Most of what you're describing falls into the category of, "that's how
class loaders work in the Java programming environment". If you
create a class loader, and load a class called MyClass from it, you
can't trivially refer to MyClass because the current class' loader
can't resolve it. You have to use reflection to get at it. Class
cast operations don't always do what you want.
You can see some twisted examples in dalvik/tests/068-classloader.
The cross-loader complaints arise when you do something like this:
mystuff.dex has "MyClass" and "MyOtherClass"
newstuff.dex has "NewClass" and "MyOtherClass"
FancyClassLoader knows about mystuff.dex and newstuff.dex
FancyClassLoader uses MyOtherClass from newstuff.dex
When mystuff.dex was run through "dexopt", it was verified and
optimized with the assumption that references from MyClass to
MyOtherClass would refer to the implementation in the same DEX file.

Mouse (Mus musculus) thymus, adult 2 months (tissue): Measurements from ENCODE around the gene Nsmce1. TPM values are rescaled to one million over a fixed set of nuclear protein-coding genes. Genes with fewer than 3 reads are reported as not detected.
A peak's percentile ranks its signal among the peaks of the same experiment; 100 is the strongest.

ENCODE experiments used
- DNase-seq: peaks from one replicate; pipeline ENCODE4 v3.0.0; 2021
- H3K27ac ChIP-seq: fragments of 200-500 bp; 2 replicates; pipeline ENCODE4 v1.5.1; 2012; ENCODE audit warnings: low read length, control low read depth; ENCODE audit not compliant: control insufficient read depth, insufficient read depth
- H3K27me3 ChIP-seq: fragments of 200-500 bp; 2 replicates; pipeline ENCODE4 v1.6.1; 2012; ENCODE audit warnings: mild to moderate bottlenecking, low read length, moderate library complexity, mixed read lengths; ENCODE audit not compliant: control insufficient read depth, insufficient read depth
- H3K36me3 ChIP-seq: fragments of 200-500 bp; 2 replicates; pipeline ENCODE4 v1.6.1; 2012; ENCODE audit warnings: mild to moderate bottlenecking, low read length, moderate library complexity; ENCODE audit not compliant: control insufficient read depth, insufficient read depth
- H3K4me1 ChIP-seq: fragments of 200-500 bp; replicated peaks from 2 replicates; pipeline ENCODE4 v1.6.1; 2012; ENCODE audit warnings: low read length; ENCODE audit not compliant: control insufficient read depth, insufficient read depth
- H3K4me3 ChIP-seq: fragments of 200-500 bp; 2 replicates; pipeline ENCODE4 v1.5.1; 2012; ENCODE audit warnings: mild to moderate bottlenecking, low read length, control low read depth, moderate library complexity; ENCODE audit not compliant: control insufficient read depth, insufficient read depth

However, FancyClassLoader chose to load a different implementation of
MyOtherClass. This can cause Issues, so it's not allowed. (This
could work in a more traditional VM, where the verification and
optimization aren't performed ahead of time, but might not do what you
If you want specifics about the classes involved, there's an intensely
cryptic message in the log file ("Class resolved by unexpected DEX")
that has some info.
You can avoid this situation by only having one implementation of a
given class. And by not loading the same DEX file into multiple class
BTW, just so we don't confuse each other with terminology:
(1) bootstrap class loader. Path set by BOOTCLASSPATH. Includes
core / ext / framework / android.policy / services. Implemented
directly by the VM.
(2) system class loader, a/k/a application class loader. Path set by
CLASSPATH. I don't think this is used by the Android framework.
(3) user-defined class loader. The Android app framework
implementation uses the ApplicationLoaders class to manage a
dalvik.system.PathClassLoader per app.
On Apr 16, 6:24 am, Eborix13 <ebori...@yahoo.com> wrote: